(Excerpt from Walking in the Dust of Rabbi Jesus, Zondervan, 2012)
In 1945, Rabbi Eliezer Silver headed up the search for thousands of displaced Jewish children across Europe. They had been hidden from the clutches of the Nazis on farms, convents, and monasteries, and now he sought to return them to their families if at all possible.
The rabbi had a promising lead with a report that a monastery in southern France had taken in Jewish children. But the priest in charge was of little help, declaring that to his knowledge, all of their children were Christians. And Rabbi Silver could produce no records.
Schwartz … Kaufmann … Schneider …
These family names were obviously German, but they could be either Jewish or Gentile. He scanned their small faces—many had lived there since they were toddlers. How could he know if any of them were from Jewish families?
He asked if he could visit the wards. In front of the children he began singing in Hebrew, “Shema Israel, Adonai Elohenu, Adonai Echad.” (Hear, O Israel, the Lord our God, the Lord is one.)
A handful of faces lit up, and tiny voices from around the room joined in. They recognized these ancient words from their bedtime prayers, and from their earliest memories of their mothers and fathers reciting them each morning and evening, during their own prayers.
These six words begin the Shema (pronounced “shmah”), three sections of Scripture repeated twice daily to remind each Jewish person of his or her commitment to God (Deuteronomy 6:4-9, 11:13-21, Numbers 15:37-41).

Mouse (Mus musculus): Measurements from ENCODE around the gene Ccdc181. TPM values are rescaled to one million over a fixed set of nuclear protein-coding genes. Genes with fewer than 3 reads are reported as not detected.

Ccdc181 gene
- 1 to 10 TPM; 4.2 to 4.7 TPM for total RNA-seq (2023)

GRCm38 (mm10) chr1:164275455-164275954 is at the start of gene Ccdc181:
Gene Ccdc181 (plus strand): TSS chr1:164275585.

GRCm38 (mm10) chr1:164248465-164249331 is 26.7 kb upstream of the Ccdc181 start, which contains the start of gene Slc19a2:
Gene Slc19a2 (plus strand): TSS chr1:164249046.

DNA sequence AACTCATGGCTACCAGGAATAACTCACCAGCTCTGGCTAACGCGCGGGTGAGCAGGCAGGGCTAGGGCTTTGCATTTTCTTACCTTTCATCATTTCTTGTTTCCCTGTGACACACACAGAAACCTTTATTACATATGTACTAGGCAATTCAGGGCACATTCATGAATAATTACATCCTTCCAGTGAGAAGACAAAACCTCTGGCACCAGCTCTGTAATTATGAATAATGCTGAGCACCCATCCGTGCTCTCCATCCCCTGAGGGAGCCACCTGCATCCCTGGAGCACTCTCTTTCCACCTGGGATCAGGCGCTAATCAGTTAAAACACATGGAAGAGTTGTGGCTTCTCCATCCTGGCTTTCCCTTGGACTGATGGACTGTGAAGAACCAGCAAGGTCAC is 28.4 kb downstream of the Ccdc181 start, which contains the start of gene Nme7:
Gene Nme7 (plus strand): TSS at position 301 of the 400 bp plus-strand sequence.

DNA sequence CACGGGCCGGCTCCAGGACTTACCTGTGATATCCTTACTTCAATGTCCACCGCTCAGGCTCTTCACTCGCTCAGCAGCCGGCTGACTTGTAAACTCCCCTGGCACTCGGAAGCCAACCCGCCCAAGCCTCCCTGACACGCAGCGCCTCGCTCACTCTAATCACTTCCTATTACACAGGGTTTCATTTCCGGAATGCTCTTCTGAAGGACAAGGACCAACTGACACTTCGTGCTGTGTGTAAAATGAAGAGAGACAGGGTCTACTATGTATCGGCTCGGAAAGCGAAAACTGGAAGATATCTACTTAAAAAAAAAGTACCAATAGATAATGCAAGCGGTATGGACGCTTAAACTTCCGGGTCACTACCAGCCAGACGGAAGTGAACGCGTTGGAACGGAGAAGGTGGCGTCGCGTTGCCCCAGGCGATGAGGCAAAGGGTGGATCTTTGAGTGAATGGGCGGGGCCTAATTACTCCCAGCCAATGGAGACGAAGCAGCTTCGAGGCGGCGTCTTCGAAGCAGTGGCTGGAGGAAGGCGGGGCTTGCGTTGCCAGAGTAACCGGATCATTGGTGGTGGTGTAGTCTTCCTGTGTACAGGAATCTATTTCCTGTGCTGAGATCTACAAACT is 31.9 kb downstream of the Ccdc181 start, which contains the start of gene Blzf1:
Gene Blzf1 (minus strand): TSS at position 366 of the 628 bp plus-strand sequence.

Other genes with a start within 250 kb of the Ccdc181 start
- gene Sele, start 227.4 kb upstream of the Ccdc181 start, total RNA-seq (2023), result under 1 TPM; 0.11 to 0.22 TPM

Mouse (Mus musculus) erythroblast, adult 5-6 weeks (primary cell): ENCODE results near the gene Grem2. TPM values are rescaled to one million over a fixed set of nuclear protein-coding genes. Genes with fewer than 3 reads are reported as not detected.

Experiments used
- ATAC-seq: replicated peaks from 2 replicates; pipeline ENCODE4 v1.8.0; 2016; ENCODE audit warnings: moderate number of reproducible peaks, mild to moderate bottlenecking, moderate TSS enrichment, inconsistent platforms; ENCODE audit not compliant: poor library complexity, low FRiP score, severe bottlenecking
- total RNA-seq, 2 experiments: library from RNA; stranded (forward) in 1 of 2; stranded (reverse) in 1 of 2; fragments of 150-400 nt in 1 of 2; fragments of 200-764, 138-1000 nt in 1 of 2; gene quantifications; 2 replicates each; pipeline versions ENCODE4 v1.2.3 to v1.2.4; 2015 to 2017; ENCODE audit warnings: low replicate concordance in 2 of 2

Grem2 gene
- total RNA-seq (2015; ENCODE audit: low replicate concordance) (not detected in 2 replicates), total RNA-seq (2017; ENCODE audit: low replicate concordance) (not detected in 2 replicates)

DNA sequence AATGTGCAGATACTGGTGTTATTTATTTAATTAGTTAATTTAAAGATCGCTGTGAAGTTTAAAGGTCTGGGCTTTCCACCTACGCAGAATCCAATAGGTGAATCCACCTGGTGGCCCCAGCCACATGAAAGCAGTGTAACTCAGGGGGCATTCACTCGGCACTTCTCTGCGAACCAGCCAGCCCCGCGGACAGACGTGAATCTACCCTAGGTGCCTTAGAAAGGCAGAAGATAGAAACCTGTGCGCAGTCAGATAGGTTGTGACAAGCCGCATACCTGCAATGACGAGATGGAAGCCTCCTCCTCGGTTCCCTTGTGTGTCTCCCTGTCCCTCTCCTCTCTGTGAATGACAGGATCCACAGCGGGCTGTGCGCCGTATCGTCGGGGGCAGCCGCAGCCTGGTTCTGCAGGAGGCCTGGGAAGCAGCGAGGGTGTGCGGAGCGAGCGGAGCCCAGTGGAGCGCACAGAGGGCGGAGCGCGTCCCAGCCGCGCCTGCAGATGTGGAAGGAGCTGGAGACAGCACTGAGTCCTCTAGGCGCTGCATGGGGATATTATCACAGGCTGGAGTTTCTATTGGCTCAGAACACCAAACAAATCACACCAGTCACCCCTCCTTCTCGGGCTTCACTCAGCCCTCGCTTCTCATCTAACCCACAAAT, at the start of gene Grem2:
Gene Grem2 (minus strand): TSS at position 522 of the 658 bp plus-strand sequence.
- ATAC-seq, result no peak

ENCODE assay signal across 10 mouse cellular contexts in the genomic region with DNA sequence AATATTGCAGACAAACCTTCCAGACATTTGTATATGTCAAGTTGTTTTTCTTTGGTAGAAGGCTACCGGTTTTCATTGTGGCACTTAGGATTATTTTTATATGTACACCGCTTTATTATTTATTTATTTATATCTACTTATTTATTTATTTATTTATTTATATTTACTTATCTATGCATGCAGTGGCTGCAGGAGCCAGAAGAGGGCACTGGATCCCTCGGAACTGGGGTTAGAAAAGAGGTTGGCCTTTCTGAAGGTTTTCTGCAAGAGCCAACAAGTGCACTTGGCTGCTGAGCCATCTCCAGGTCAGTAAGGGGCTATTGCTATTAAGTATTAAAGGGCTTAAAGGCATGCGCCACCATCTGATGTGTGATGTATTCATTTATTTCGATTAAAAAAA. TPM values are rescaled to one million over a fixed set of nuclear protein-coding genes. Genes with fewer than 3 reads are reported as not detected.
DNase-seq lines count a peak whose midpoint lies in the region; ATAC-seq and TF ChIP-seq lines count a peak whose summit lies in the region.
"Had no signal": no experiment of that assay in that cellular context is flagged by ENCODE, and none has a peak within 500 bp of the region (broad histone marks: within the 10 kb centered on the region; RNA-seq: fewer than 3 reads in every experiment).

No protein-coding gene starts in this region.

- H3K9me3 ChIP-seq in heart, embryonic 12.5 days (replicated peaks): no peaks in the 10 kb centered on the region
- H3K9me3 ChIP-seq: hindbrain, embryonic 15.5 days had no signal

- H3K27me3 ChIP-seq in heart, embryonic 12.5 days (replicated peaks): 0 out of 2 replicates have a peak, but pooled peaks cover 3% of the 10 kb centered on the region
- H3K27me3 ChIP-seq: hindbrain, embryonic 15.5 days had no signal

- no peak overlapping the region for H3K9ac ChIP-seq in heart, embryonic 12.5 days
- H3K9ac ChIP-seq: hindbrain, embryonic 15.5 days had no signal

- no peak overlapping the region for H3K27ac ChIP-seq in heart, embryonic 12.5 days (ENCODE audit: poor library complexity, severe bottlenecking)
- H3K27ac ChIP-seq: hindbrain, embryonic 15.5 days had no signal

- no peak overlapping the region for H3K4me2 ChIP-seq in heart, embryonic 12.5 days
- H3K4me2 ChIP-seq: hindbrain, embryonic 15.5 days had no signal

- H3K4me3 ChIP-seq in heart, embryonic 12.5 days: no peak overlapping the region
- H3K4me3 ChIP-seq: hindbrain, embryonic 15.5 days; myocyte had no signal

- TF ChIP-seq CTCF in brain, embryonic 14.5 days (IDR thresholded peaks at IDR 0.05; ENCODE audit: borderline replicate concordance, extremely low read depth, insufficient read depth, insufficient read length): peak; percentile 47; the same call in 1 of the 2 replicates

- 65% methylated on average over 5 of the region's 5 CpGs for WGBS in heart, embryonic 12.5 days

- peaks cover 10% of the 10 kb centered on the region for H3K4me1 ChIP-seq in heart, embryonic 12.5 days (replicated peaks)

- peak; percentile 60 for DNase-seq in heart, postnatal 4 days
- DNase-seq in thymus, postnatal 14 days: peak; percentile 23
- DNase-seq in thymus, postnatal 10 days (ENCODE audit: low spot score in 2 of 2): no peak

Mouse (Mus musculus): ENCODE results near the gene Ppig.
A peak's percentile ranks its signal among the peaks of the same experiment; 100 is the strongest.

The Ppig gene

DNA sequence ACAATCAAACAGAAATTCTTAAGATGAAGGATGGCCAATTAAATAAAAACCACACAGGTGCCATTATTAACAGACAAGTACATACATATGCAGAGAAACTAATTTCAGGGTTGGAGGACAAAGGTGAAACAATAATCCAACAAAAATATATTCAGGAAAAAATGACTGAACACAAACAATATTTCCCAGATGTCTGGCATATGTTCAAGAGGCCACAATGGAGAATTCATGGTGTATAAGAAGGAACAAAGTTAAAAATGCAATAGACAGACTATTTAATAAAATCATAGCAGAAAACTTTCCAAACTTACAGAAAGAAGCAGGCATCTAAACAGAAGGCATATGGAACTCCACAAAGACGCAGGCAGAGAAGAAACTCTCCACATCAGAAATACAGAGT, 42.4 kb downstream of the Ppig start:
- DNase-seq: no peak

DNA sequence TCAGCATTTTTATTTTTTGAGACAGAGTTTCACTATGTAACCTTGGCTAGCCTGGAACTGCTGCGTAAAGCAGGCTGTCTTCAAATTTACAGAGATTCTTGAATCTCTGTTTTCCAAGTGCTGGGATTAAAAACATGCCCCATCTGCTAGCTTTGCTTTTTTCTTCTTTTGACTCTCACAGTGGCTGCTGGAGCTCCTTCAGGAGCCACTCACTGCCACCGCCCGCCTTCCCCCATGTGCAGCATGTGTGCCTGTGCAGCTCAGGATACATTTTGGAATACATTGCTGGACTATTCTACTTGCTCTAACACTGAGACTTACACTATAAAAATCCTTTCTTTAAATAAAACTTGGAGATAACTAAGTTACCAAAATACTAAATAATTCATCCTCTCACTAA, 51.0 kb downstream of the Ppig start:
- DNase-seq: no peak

For thousands of years, observant Jewish parents have taught their children the words of the Shema as soon as they could speak. Jesus likely learned it on Joseph’s knee when he was a youngster too. These same lines have been central to Jewish prayer life since centuries before Jesus was born.
Before I started learning about Jesus’ Jewish context, I, like most Christians, had never even heard of the Shema. But it was so central to Jesus’ own faith that when a lawyer asked him what he believed was the greatest commandment, his answer began by quoting from the Shema:
One of the teachers of the law…asked him, “Of all the commandments, which is the most important?” “The most important one,” answered Jesus, “is this: ‘Hear, O Israel, the Lord our God, the Lord is one. Love the Lord your God with all your heart and with all your soul and with all your mind and with all your strength.’ The second is this: ‘Love your neighbor as yourself.’ There is no commandment greater than these.” (Mark 12:28-31, NIV)
Like many Christians, if you asked me to summarize this famous story, I’d rattle off Jesus’ words about loving God and neighbor. But I’d skip over this mysterious preamble about God being “one,” the very words that those Jewish children knew by heart. The line that I had never heard of was the cornerstone of their faith.
[This is from the introduction to the chapter on the Shema. Doesn’t it make you wonder what other important, basic details about Jesus’ Jewishness we need to learn? ]